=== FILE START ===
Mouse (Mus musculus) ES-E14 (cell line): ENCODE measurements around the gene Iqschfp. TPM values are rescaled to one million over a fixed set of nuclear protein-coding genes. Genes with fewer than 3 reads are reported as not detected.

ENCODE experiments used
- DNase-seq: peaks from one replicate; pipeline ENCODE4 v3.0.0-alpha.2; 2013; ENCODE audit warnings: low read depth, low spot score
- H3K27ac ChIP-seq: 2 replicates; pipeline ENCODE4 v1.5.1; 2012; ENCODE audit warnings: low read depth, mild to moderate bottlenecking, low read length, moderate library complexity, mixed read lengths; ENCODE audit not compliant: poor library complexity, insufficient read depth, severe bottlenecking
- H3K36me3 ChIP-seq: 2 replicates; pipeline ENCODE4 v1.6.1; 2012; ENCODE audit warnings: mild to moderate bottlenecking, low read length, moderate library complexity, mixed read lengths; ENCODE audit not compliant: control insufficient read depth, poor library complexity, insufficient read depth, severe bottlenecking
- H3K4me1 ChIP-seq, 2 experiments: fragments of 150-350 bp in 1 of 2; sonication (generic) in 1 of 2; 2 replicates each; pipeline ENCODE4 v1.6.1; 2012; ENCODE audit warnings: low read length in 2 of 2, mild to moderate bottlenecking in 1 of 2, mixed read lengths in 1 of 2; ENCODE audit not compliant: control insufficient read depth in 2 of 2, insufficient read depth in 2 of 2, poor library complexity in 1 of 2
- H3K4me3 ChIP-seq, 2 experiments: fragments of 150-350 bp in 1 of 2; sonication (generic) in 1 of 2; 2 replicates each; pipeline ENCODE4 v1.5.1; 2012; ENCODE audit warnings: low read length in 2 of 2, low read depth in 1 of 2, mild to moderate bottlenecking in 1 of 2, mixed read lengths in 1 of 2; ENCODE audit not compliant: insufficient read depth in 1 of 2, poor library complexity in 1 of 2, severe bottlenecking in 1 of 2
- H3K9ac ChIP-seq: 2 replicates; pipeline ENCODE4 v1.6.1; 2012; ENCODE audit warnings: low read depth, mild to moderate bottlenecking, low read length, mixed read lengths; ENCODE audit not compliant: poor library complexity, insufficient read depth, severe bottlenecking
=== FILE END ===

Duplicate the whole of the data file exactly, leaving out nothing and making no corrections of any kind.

Mouse (Mus musculus) ES-E14 (cell line): ENCODE measurements around the gene Iqschfp. TPM values are rescaled to one million over a fixed set of nuclear protein-coding genes. Genes with fewer than 3 reads are reported as not detected.

ENCODE experiments used
- DNase-seq: peaks from one replicate; pipeline ENCODE4 v3.0.0-alpha.2; 2013; ENCODE audit warnings: low read depth, low spot score
- H3K27ac ChIP-seq: 2 replicates; pipeline ENCODE4 v1.5.1; 2012; ENCODE audit warnings: low read depth, mild to moderate bottlenecking, low read length, moderate library complexity, mixed read lengths; ENCODE audit not compliant: poor library complexity, insufficient read depth, severe bottlenecking
- H3K36me3 ChIP-seq: 2 replicates; pipeline ENCODE4 v1.6.1; 2012; ENCODE audit warnings: mild to moderate bottlenecking, low read length, moderate library complexity, mixed read lengths; ENCODE audit not compliant: control insufficient read depth, poor library complexity, insufficient read depth, severe bottlenecking
- H3K4me1 ChIP-seq, 2 experiments: fragments of 150-350 bp in 1 of 2; sonication (generic) in 1 of 2; 2 replicates each; pipeline ENCODE4 v1.6.1; 2012; ENCODE audit warnings: low read length in 2 of 2, mild to moderate bottlenecking in 1 of 2, mixed read lengths in 1 of 2; ENCODE audit not compliant: control insufficient read depth in 2 of 2, insufficient read depth in 2 of 2, poor library complexity in 1 of 2
- H3K4me3 ChIP-seq, 2 experiments: fragments of 150-350 bp in 1 of 2; sonication (generic) in 1 of 2; 2 replicates each; pipeline ENCODE4 v1.5.1; 2012; ENCODE audit warnings: low read length in 2 of 2, low read depth in 1 of 2, mild to moderate bottlenecking in 1 of 2, mixed read lengths in 1 of 2; ENCODE audit not compliant: insufficient read depth in 1 of 2, poor library complexity in 1 of 2, severe bottlenecking in 1 of 2
- H3K9ac ChIP-seq: 2 replicates; pipeline ENCODE4 v1.6.1; 2012; ENCODE audit warnings: low read depth, mild to moderate bottlenecking, low read length, mixed read lengths; ENCODE audit not compliant: poor library complexity, insufficient read depth, severe bottlenecking